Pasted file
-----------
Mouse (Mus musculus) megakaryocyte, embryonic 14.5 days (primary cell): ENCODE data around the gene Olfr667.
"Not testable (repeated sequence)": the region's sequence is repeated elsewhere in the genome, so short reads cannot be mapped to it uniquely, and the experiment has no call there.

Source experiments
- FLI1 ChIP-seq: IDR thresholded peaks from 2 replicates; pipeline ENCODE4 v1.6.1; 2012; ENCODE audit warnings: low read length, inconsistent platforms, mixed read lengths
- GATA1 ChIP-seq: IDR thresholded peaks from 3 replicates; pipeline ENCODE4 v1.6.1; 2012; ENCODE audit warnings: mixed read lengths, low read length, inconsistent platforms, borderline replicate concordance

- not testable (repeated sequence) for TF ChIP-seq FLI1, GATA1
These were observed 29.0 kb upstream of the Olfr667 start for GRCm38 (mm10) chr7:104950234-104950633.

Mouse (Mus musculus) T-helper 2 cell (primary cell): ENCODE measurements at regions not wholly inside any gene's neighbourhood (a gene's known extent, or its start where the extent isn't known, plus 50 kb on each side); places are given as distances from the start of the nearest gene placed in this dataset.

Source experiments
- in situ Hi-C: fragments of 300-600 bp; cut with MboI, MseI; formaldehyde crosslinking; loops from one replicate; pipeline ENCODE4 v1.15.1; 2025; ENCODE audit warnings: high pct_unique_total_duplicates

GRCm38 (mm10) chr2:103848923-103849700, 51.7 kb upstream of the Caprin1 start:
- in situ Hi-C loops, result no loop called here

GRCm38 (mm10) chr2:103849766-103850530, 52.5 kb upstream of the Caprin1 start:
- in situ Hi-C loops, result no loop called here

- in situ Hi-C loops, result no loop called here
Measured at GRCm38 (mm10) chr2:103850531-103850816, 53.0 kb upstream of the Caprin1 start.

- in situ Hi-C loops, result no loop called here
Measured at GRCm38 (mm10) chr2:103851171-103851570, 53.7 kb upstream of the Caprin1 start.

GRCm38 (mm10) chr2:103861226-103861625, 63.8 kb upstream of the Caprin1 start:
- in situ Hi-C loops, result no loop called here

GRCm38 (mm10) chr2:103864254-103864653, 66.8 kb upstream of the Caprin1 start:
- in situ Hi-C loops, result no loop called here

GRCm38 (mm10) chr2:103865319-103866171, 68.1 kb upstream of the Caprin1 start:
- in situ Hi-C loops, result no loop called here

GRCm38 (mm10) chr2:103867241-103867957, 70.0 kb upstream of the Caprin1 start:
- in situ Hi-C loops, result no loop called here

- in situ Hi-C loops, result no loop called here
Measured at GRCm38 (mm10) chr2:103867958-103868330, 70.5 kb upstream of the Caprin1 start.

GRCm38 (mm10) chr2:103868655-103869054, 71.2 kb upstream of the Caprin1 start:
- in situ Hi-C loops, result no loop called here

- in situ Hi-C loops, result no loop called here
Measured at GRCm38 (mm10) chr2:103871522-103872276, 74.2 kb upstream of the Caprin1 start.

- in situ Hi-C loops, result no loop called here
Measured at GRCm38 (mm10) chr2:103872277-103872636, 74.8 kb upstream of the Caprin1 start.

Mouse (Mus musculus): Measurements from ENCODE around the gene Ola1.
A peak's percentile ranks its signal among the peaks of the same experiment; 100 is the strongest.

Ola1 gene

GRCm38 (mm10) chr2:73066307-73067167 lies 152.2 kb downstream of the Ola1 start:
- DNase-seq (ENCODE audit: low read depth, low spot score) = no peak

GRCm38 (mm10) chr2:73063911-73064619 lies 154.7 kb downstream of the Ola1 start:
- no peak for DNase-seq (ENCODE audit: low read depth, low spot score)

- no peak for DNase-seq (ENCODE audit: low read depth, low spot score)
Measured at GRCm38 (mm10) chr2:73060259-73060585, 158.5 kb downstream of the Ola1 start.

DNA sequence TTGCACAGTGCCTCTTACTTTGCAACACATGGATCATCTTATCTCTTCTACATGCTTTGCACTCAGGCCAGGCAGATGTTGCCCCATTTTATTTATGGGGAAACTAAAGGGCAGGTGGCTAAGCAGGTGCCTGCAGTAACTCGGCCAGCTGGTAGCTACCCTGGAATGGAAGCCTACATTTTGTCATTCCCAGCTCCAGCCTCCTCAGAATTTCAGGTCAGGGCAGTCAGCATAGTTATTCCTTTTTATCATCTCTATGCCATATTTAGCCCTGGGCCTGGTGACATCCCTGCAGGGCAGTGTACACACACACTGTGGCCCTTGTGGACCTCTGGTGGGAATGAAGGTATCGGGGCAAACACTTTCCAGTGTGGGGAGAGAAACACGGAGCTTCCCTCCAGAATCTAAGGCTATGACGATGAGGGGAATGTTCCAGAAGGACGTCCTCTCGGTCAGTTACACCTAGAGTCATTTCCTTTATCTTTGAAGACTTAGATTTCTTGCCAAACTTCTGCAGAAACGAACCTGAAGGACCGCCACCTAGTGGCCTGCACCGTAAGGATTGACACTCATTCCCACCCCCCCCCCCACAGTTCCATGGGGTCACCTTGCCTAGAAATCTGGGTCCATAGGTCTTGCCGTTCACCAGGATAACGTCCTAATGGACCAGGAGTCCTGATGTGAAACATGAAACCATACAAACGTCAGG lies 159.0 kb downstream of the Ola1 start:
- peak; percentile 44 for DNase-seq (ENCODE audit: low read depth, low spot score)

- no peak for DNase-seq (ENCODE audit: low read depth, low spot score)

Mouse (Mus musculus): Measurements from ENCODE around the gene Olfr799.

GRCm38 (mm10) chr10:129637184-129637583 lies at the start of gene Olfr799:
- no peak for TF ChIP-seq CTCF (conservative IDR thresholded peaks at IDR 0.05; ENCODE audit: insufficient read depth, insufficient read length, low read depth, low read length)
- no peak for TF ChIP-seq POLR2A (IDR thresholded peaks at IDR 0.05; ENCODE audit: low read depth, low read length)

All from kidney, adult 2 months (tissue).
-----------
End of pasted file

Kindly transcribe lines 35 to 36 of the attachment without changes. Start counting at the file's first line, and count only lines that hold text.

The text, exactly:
Mouse (Mus musculus): Measurements from ENCODE around the gene Ola1.
A peak's percentile ranks its signal among the peaks of the same experiment; 100 is the strongest.